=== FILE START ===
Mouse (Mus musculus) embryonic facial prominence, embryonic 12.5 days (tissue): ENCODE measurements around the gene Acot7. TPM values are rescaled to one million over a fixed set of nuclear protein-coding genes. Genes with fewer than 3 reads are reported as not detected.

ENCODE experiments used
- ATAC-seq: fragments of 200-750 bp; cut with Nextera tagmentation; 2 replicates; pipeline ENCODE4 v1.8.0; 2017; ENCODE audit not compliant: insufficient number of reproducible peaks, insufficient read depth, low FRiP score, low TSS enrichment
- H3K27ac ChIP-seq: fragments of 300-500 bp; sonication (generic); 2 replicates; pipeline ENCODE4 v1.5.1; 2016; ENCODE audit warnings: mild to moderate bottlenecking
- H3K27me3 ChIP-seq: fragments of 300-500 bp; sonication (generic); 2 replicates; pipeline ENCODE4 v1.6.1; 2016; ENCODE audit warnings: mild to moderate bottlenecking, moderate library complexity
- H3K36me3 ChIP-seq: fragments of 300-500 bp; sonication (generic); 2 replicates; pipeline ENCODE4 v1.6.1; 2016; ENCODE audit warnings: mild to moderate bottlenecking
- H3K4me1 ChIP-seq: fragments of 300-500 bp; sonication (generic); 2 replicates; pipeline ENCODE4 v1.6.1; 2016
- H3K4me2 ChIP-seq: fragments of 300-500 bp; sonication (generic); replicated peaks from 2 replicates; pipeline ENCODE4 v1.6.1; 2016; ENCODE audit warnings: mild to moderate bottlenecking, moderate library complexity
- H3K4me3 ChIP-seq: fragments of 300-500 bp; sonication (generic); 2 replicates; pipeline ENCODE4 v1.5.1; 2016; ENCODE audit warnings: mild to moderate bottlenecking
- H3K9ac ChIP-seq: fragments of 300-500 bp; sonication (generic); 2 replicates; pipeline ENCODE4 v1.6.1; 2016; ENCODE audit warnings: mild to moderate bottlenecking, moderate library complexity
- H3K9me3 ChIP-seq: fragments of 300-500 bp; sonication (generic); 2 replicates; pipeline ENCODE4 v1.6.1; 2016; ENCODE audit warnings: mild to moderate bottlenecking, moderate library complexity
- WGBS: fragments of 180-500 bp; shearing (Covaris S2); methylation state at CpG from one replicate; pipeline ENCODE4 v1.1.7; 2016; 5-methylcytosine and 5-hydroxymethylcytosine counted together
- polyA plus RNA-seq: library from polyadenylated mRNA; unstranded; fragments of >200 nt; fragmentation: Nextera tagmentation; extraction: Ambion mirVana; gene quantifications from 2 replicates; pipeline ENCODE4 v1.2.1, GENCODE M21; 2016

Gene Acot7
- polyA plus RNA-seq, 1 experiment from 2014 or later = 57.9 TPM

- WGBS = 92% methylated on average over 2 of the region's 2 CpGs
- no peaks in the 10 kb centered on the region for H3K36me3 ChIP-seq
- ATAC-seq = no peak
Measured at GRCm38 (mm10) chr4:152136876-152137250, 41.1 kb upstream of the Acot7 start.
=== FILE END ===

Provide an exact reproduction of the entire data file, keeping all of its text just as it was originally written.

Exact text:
Mouse (Mus musculus) embryonic facial prominence, embryonic 12.5 days (tissue): ENCODE measurements around the gene Acot7. TPM values are rescaled to one million over a fixed set of nuclear protein-coding genes. Genes with fewer than 3 reads are reported as not detected.

ENCODE experiments used
- ATAC-seq: fragments of 200-750 bp; cut with Nextera tagmentation; 2 replicates; pipeline ENCODE4 v1.8.0; 2017; ENCODE audit not compliant: insufficient number of reproducible peaks, insufficient read depth, low FRiP score, low TSS enrichment
- H3K27ac ChIP-seq: fragments of 300-500 bp; sonication (generic); 2 replicates; pipeline ENCODE4 v1.5.1; 2016; ENCODE audit warnings: mild to moderate bottlenecking
- H3K27me3 ChIP-seq: fragments of 300-500 bp; sonication (generic); 2 replicates; pipeline ENCODE4 v1.6.1; 2016; ENCODE audit warnings: mild to moderate bottlenecking, moderate library complexity
- H3K36me3 ChIP-seq: fragments of 300-500 bp; sonication (generic); 2 replicates; pipeline ENCODE4 v1.6.1; 2016; ENCODE audit warnings: mild to moderate bottlenecking
- H3K4me1 ChIP-seq: fragments of 300-500 bp; sonication (generic); 2 replicates; pipeline ENCODE4 v1.6.1; 2016
- H3K4me2 ChIP-seq: fragments of 300-500 bp; sonication (generic); replicated peaks from 2 replicates; pipeline ENCODE4 v1.6.1; 2016; ENCODE audit warnings: mild to moderate bottlenecking, moderate library complexity
- H3K4me3 ChIP-seq: fragments of 300-500 bp; sonication (generic); 2 replicates; pipeline ENCODE4 v1.5.1; 2016; ENCODE audit warnings: mild to moderate bottlenecking
- H3K9ac ChIP-seq: fragments of 300-500 bp; sonication (generic); 2 replicates; pipeline ENCODE4 v1.6.1; 2016; ENCODE audit warnings: mild to moderate bottlenecking, moderate library complexity
- H3K9me3 ChIP-seq: fragments of 300-500 bp; sonication (generic); 2 replicates; pipeline ENCODE4 v1.6.1; 2016; ENCODE audit warnings: mild to moderate bottlenecking, moderate library complexity
- WGBS: fragments of 180-500 bp; shearing (Covaris S2); methylation state at CpG from one replicate; pipeline ENCODE4 v1.1.7; 2016; 5-methylcytosine and 5-hydroxymethylcytosine counted together
- polyA plus RNA-seq: library from polyadenylated mRNA; unstranded; fragments of >200 nt; fragmentation: Nextera tagmentation; extraction: Ambion mirVana; gene quantifications from 2 replicates; pipeline ENCODE4 v1.2.1, GENCODE M21; 2016

Gene Acot7
- polyA plus RNA-seq, 1 experiment from 2014 or later = 57.9 TPM

- WGBS = 92% methylated on average over 2 of the region's 2 CpGs
- no peaks in the 10 kb centered on the region for H3K36me3 ChIP-seq
- ATAC-seq = no peak
Measured at GRCm38 (mm10) chr4:152136876-152137250, 41.1 kb upstream of the Acot7 start.